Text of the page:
Cannabis, cannabinoid receptors, and endocannabinoid system: yesterday, today, and tomorrow

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“Cannabis sativa, is also popularly known as marijuana, has been cultivated and used for recreational and medicinal purposes for many centuries.

The main psychoactive content in cannabis is Δ9-tetrahydrocannabinol (THC). In addition to plant cannabis sativa, there are two classes of cannabinoids—the synthetic cannabinoids (e.g., WIN55212–2) and the endogenous cannabinoids (eCB), anandamide (ANA) and 2-arachidonoylglycerol (2-AG).

The biological effects of cannabinoids are mainly mediated by two members of the G-protein-coupled receptor family, cannabinoid receptors 1 (CB1R) and 2 (CB2R). The endocannabinoids, cannabinoid receptors, and the enzymes/proteins responsible for their biosynthesis, degradation, and re-updating constitute the endocannabinoid system.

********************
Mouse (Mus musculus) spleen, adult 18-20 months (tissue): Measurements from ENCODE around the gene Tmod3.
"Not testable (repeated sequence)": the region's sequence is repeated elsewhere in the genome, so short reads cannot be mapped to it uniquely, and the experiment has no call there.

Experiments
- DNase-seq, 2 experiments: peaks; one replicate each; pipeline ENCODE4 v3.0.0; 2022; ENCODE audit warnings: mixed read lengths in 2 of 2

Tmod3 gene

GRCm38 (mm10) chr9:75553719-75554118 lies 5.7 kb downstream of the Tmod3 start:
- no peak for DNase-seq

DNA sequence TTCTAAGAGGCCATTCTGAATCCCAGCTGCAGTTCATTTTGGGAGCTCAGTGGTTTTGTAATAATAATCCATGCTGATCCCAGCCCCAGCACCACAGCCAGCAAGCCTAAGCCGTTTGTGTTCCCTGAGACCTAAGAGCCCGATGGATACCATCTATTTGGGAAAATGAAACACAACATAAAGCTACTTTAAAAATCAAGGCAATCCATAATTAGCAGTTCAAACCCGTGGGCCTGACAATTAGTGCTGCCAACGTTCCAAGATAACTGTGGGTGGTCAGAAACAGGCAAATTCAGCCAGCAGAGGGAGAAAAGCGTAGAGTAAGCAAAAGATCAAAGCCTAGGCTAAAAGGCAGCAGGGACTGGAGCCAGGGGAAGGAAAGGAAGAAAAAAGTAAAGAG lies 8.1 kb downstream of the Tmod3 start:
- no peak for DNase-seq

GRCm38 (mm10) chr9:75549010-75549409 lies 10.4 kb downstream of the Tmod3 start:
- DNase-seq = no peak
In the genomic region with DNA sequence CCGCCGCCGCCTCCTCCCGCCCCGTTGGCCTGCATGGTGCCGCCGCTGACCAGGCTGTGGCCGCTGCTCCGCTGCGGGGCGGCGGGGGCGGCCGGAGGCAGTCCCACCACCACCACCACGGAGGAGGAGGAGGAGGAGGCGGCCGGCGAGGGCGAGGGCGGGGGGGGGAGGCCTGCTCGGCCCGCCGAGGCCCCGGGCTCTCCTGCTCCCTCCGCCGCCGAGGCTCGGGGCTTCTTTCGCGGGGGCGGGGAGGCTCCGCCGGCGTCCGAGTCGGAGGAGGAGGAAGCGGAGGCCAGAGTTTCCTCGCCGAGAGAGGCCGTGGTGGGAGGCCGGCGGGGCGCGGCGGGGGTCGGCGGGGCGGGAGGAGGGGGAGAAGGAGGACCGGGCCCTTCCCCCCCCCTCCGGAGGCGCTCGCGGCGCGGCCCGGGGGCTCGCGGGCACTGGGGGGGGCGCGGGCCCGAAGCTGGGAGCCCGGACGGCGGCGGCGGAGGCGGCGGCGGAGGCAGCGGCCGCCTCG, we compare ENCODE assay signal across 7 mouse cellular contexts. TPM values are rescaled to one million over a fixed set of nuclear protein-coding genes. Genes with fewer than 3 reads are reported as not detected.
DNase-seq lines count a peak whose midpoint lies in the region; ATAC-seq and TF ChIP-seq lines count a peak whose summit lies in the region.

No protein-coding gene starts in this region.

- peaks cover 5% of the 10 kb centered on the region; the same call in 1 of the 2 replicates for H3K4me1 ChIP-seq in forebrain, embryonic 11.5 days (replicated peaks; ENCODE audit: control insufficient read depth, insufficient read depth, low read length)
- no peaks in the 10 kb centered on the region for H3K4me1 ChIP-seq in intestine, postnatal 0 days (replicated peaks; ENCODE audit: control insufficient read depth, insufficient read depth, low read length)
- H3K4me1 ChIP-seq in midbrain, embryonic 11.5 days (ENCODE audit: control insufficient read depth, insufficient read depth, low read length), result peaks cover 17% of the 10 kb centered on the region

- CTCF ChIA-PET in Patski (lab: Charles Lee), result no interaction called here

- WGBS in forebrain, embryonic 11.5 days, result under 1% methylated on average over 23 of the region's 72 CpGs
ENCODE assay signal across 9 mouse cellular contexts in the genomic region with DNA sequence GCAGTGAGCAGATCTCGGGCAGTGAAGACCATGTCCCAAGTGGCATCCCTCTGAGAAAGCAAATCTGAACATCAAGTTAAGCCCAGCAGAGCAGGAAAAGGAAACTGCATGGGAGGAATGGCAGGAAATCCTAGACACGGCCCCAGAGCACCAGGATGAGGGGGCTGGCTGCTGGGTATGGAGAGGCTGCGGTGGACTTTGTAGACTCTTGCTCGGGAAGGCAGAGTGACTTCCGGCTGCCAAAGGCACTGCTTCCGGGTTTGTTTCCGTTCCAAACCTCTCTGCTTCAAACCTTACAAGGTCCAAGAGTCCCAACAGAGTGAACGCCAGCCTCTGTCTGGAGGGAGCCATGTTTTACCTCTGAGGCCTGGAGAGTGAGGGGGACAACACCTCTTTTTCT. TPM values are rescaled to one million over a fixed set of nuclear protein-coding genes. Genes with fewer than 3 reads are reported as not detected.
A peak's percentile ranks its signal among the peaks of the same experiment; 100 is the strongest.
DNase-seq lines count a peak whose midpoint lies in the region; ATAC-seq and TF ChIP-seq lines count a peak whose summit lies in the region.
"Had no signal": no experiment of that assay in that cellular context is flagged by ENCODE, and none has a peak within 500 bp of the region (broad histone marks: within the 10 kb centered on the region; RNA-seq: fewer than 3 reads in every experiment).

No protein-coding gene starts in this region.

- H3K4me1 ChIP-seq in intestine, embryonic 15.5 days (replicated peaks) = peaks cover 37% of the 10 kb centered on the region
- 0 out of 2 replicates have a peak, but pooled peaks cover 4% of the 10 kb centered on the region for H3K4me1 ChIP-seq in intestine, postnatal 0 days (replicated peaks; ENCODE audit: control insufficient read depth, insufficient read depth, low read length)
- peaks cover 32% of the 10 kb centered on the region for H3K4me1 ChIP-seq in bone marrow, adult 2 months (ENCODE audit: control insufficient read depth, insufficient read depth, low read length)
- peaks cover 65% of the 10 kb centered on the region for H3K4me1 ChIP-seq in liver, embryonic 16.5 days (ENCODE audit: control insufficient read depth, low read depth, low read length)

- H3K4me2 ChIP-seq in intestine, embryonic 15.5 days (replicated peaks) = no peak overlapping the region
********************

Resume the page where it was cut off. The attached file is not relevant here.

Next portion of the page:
In recent decades, the endocannabinoid system has attracted considerable attention as a potential therapeutic target in numerous physiological conditions, such as in energy balance, appetite stimulation, blood pressure, pain modulation, embryogenesis, nausea and vomiting control, memory, learning and immune response, as well as in pathological conditions such as Parkinson’s disease, Huntington’s disease, Alzheimer’s disease, and multiple sclerosis.

The major goal of this Special Issue is to discuss and evaluate the current progress in cannabis and cannabinoid research in order to increase our understanding about cannabinoid action and the underlying biological mechanisms and promote the development cannabinoid-based pharmacotherapies.

 Overall, the present special issue provides an overview and insight on pharmacological mechanisms and therapeutic potentials of cannabis, cannabinoid receptors, and eCB system. I believe that this special issue will promote further efforts to apply cannabinoid ligands as the therapeutic strategies for treating a variety of diseases.”
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